Even companies that are not the source of the system failure or cyber-attack can be hurt where the failure affects the infrastructure of the Internet. (For example, a “Denial of Service Attack” that brings down a company’s web site will almost certainly involve all other users of the same web host. Thousands of companies use the services of web hosts, Internet Service Providers, and Application Service Providers. When one of those providers is attacked, fails, or loses data, it can affect all user companies. Retrieval or correction of data may be impossible due to the sheer volume of records obtained per second. Provider problems escalate the impact of information-related claims to those levels experienced during a natural catastrophe. These risks increase with the interdependence of companies through the Internet.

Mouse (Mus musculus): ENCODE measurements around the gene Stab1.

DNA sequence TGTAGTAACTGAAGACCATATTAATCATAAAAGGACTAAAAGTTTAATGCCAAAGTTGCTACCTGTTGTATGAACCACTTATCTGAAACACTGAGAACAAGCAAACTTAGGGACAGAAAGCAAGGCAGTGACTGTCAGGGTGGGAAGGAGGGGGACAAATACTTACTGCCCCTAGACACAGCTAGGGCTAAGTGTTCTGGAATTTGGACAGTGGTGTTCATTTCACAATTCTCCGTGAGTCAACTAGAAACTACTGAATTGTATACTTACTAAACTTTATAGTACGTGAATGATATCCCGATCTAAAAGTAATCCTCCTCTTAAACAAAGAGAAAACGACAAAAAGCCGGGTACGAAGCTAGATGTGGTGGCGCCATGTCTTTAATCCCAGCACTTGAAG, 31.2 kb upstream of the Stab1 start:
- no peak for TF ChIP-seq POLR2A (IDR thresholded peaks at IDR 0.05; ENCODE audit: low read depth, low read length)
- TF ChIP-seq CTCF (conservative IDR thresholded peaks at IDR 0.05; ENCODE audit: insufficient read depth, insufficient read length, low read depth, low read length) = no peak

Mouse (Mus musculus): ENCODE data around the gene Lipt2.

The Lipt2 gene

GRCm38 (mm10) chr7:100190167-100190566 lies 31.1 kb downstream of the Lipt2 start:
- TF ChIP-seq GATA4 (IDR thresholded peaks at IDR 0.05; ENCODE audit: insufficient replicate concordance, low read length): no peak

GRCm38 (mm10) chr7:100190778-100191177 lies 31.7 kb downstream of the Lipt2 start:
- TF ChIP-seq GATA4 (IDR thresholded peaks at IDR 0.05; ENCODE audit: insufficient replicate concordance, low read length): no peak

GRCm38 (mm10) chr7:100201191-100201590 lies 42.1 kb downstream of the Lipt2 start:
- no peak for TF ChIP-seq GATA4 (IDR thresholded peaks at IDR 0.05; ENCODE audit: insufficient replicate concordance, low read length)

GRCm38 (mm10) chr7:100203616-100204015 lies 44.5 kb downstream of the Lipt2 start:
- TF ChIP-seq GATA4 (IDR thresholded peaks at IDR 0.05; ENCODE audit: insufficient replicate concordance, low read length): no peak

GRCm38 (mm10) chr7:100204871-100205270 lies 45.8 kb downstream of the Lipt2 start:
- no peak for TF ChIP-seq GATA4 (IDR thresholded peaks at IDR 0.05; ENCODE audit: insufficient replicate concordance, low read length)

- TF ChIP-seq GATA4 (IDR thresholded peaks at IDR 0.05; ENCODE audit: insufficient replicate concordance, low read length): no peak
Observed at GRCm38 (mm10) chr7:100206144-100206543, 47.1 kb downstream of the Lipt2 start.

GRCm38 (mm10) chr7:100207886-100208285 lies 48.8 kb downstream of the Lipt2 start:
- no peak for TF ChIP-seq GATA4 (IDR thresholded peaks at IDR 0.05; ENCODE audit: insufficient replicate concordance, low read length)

Technology has changed the insurance business. There is new attention on the preservation of information and electronic assets deemed to be critical to the insured’s business. Insurers must make overall policy choices in response to legal problems created by new technologies, but a host of issues arise. Can policy language be standardized in today’s markets? Can technical and legal experts assist in developing policy language? Should CyberInsurance policy language be integrated into the overall insurance policy or remain a separate section or endorsement with its own premium, risk analysis, coverages and exclusions? Does insuring property “owned or used” by the insured extend to Internet infrastructure applications? How can a policy adapt to post-issuance changes in the insured’s technology? Is insuring the insured’s middleware or customizations more akin to a performance bond than to property insurance? If the insured’s middleware or customizations are not designed to reinstall upon an outage, is that an uninsured design defect? Some courts equate a policyholder’s loss of system functionality as covered “physical damage.” For example, in American Guaranty & Liability Ins. Co. v. Ingram Micro, Inc., 2000 U.S. Dist. LEXIS 7299, the Court ruled that where an insured’s mainframe computer functioned properly, its loss of functionality due to the lack of system survivability safeguards constituted covered “physical damage.” In essence, the Court made the insurer the guarantor of the design and implementation of the policyholder’s computer customization and middleware.